CORPORATE AMERICA HAS A growing mistrust — if not a downright resentment toward — the jury system. But because the business community does not want to be viewed as anti-citizen, the apprehension is masked in complaints about greedy, predatory lawyers engaged in lawsuit abuse. Indeed, some of these lawyers have become very rich by holding corporate offenders responsible for causing sickness, injury and financial loss.
The corporate world is seeking to allay its fears in part by endorsing a wave of proposed federal and state legislation that would restrict civil lawsuits against corporations and limit the ability of citizens and injured businesses to go to court. However, even without federal or state laws to restrain jury verdicts, many U.S. firms, including waste companies, are circumventing the judicial system by forcing their customers and employees to settle disputes by arbitration. But since arbitration does not always save time and money [See “Not Always the Right Move,” Waste Age, Sept. 2004, p. 32], some company owners have been willing to return to the courts but only with a big exception: no jury trials. “Sue my company if you must,” a business owner might say, “but the case will be heard by a judge.”
Fearing a bias in favor of plaintiffs, an increasing number of companies have inserted a jury waiver into their contracts and service agreements. These waivers have been seen for years in residential leases, employment contracts, loan agreements and other promissory notes.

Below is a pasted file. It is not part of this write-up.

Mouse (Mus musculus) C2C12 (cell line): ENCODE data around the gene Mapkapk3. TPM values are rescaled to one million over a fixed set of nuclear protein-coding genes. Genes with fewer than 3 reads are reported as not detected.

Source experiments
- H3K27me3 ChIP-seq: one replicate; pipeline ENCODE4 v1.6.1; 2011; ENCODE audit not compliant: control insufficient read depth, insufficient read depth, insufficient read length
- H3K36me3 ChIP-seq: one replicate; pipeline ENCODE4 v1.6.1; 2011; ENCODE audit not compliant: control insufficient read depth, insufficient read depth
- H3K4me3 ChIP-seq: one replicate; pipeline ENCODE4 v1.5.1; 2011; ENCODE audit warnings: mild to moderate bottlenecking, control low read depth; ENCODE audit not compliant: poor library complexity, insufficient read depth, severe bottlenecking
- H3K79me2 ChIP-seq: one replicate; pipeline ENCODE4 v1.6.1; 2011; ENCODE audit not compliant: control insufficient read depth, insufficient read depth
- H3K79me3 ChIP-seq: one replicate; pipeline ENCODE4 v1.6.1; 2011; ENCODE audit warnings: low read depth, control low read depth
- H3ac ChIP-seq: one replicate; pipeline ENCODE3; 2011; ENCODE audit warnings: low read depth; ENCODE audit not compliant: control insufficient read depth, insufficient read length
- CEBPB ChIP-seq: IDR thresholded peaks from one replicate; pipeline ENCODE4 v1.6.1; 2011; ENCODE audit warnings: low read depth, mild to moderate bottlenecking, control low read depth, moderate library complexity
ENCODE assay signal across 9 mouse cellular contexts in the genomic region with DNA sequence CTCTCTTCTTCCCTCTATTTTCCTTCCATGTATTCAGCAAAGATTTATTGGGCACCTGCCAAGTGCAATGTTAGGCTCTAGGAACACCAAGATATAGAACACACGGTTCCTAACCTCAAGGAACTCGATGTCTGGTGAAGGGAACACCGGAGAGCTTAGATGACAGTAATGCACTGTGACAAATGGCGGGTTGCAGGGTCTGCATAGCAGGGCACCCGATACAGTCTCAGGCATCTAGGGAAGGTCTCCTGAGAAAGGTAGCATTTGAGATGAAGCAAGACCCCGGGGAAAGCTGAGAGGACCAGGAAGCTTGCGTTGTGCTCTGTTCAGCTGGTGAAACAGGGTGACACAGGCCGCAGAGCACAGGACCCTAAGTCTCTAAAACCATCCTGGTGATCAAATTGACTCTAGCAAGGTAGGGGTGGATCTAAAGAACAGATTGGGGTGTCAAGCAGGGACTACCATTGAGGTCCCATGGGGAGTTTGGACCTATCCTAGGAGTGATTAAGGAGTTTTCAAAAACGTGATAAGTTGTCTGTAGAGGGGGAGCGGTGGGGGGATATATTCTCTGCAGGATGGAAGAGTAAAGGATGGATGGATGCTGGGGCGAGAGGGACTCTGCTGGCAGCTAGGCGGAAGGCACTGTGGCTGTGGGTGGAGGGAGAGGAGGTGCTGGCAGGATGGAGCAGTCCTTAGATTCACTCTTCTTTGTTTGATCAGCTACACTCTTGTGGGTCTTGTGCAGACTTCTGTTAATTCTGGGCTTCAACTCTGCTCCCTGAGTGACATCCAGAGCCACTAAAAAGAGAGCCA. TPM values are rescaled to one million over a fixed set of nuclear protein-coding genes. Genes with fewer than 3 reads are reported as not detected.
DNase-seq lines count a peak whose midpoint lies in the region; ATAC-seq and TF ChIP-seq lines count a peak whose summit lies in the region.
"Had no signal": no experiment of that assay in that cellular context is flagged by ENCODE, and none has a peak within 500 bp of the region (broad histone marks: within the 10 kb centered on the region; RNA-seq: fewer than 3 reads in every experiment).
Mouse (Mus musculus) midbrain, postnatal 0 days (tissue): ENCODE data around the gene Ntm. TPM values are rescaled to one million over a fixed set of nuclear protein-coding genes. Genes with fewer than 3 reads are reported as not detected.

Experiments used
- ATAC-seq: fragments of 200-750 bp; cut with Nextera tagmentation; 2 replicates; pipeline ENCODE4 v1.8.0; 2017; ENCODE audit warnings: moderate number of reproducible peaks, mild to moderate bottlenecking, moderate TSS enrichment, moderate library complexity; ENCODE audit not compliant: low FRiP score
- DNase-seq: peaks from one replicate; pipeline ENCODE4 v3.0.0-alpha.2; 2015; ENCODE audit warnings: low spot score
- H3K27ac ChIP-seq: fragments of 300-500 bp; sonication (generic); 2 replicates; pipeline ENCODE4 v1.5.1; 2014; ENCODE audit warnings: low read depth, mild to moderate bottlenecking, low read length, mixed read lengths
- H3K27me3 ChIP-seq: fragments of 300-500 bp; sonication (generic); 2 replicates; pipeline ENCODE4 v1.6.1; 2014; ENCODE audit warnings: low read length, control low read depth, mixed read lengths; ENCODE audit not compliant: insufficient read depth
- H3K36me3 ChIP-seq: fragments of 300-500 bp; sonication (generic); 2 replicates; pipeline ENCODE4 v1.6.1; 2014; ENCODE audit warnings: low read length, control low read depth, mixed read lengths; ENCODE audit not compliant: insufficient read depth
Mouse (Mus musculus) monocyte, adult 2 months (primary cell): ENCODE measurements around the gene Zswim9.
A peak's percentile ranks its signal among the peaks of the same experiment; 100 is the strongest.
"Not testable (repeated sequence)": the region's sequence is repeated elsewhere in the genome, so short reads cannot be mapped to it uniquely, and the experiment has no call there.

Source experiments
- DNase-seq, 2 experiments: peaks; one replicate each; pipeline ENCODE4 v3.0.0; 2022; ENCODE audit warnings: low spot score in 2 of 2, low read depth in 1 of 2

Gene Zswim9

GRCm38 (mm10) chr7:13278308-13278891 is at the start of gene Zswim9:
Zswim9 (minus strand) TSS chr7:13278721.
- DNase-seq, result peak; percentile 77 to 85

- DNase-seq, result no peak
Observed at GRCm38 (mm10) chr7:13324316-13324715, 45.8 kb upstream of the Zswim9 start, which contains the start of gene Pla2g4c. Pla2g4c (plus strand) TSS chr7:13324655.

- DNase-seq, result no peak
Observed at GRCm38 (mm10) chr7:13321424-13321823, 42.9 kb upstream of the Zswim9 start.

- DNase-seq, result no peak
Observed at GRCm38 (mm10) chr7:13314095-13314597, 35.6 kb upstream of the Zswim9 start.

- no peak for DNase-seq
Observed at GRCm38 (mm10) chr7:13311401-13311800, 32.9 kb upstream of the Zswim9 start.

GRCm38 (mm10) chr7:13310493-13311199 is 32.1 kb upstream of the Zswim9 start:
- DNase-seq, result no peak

Now, in other settings, more and more contracts and written engagements with customers, suppliers and service providers contain explicit rejection of trial-by-jury.
“Why put your fate in the hands of a jury that may have its own hidden agendas and prejudices?” said Ken Singleton, general counsel at Cushman & Wakefield, New York, a real estate services firm where senior employees must sign a waiver. “I'd rather take my odds with a judge,” he told The Wall Street Journal.
Over the years, courts have generally enforced contract provisions calling for binding arbitration. And jury waivers have been upheld in litigation between business entities. An emerging issue is whether a company, particularly a large firm, can successfully force individuals to forgo a jury trial with no dispute actually pending.
The California Supreme Court has agreed to decide whether a pre-dispute jury waiver violates the state's constitution. An intermediate-level appeals court ruling invalidated all such waivers. Elsewhere, a decision from the Texas Supreme Court is expected soon on the merits of a jury waiver in a commercial lease. Meanwhile, courts in other states, including New York, Massachusetts and Florida, have allowed jury waivers in contracts. In Georgia, a waiver cannot be enforced.
If so-called tort reform legislation again fails in Congress, some firms may opt for a home-remedy jury waiver, which, with a nod to Nike, may just do it.